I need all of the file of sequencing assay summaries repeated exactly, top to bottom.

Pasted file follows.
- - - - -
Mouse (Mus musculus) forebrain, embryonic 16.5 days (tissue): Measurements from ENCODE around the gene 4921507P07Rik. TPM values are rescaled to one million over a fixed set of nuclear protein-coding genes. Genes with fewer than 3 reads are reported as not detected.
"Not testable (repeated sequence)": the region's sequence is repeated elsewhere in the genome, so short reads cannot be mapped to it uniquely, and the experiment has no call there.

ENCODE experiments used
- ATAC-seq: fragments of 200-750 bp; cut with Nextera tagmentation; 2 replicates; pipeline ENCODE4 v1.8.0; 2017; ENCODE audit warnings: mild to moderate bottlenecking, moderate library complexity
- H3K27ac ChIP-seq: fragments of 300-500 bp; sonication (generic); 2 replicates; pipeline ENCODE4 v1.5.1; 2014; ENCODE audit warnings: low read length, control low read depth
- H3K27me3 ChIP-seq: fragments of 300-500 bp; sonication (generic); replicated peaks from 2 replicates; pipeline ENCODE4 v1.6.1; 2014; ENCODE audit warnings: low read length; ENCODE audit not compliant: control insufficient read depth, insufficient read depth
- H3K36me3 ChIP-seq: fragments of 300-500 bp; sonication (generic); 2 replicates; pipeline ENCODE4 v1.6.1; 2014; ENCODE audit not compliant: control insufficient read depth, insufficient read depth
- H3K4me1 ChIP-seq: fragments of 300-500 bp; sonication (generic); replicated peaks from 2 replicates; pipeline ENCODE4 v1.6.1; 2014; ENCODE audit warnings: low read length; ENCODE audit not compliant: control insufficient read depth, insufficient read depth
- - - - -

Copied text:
Mouse (Mus musculus) forebrain, embryonic 16.5 days (tissue): Measurements from ENCODE around the gene 4921507P07Rik. TPM values are rescaled to one million over a fixed set of nuclear protein-coding genes. Genes with fewer than 3 reads are reported as not detected.
"Not testable (repeated sequence)": the region's sequence is repeated elsewhere in the genome, so short reads cannot be mapped to it uniquely, and the experiment has no call there.

ENCODE experiments used
- ATAC-seq: fragments of 200-750 bp; cut with Nextera tagmentation; 2 replicates; pipeline ENCODE4 v1.8.0; 2017; ENCODE audit warnings: mild to moderate bottlenecking, moderate library complexity
- H3K27ac ChIP-seq: fragments of 300-500 bp; sonication (generic); 2 replicates; pipeline ENCODE4 v1.5.1; 2014; ENCODE audit warnings: low read length, control low read depth
- H3K27me3 ChIP-seq: fragments of 300-500 bp; sonication (generic); replicated peaks from 2 replicates; pipeline ENCODE4 v1.6.1; 2014; ENCODE audit warnings: low read length; ENCODE audit not compliant: control insufficient read depth, insufficient read depth
- H3K36me3 ChIP-seq: fragments of 300-500 bp; sonication (generic); 2 replicates; pipeline ENCODE4 v1.6.1; 2014; ENCODE audit not compliant: control insufficient read depth, insufficient read depth
- H3K4me1 ChIP-seq: fragments of 300-500 bp; sonication (generic); replicated peaks from 2 replicates; pipeline ENCODE4 v1.6.1; 2014; ENCODE audit warnings: low read length; ENCODE audit not compliant: control insufficient read depth, insufficient read depth